Deficient Clearance Investigations Returned to OPM
In September 2009 representatives of OMB, OPM, ODNI, and DOD testified before the Senate subcommittee on Homeland Security and Governmental Affairs regarding security clearance reform. (See 16 Sep 2009 blog topic “Congressional Hearing On Security Clearance Reform.”) Post-Hearing Questions (and answers) for the record were recently published as an appendix to the hearing report.
One of the most interesting questions concerned the number of cases returned to OPM by DOD due to incompleteness. Under Secretary of Defense for Intelligence James Clapper’s response on page 93 was illuminating:
In FY 2008, the Department returned approximately 188,483 cases and in FY 2009, the Department returned approximately 129,558 cases. Some cases are returned to OPM due to incompleteness or because they were missing critical expansion of developed issues. Other cases are returned or requested to be reopened because the subject of the case was deployed and could not be reached to complete the subject interview. However, in many instances where investigations received from OPM lack investigative scope items or other necessary information, adjudicators contact the subject or agencies themselves to obtain missing information in order to avoid timeliness delays or to avoid incurring additional costs. The Department does not currently have a means to track those cases.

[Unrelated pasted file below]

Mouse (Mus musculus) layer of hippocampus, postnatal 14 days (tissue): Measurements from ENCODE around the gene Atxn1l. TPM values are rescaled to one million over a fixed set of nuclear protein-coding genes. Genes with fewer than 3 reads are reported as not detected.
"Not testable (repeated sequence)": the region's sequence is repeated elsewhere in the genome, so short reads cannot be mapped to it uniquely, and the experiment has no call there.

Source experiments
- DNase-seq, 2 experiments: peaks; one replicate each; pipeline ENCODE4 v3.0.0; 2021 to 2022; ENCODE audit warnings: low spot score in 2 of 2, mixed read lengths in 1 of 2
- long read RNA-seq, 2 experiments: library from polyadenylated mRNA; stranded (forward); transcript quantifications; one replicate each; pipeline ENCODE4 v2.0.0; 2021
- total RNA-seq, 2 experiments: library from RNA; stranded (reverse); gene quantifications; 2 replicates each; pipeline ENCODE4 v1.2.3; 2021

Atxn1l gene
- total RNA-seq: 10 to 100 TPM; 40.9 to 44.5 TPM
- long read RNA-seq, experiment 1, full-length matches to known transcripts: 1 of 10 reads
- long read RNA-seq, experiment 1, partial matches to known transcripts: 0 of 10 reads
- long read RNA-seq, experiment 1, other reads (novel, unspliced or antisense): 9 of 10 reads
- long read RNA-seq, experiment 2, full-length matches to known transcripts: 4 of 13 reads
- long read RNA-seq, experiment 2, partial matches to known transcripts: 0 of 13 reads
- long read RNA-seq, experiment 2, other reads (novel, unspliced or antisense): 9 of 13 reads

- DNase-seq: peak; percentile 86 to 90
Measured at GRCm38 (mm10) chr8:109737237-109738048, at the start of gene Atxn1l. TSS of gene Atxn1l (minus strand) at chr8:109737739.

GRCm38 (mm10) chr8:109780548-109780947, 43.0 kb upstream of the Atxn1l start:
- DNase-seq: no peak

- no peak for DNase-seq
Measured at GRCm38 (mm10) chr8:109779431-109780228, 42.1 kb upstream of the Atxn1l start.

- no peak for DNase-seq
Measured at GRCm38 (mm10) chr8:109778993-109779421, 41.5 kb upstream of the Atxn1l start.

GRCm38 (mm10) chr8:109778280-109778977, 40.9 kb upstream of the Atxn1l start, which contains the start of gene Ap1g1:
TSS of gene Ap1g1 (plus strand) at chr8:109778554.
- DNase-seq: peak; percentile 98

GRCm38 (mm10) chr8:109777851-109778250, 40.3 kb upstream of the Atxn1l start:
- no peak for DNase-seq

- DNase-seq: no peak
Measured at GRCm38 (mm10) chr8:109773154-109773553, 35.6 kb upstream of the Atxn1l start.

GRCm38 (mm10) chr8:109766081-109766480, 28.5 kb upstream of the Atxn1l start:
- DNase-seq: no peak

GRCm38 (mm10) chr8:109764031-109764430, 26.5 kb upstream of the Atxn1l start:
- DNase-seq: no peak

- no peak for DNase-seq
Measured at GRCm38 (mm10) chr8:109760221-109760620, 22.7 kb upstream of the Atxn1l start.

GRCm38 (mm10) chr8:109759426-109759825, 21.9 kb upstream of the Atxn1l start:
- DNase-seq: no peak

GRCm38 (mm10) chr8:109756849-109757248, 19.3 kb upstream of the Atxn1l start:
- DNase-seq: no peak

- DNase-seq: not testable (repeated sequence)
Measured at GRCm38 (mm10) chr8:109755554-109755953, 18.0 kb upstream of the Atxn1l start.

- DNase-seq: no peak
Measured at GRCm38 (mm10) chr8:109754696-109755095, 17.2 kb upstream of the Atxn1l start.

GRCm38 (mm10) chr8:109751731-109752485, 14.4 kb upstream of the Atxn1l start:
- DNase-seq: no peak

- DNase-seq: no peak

In FY 2008, the Department was charged approximately $86,303,826 and in FY 2009, $63,104,471 for cases returned to OPM due to incompleteness or with requests for additional information.
Here is OPM Director John Berry’s response on page 90 to a slightly different question:
During FY 2009 of the 2,157,531 investigations closed, 1721 (.08 percent) were reopened due to quality concerns. Of the 1721 investigations reopened, 1362 (79 percent) were conducted by contractors, and 359 (21 percent) by Federal employees. The quality reopen percentages rates trend very closely to the actual workload distribution between contractor and Federal staff.
Clapper’s response addressed only DOD security clearance investigations, which totaled about 650,000 in FY 2009. Berry’s response included all agencies and all types of investigations, including single agency checks. Even if the majority of the cases returned by DOD to OPM were because the subject of the case was deployed, it’s still very difficult to reconcile DOD’s 20% return rate with OPM’s .08% “quality” reopen rate. And in how many cases did DOD adjudicators obtain information by themselves that should have been in the report of investigation?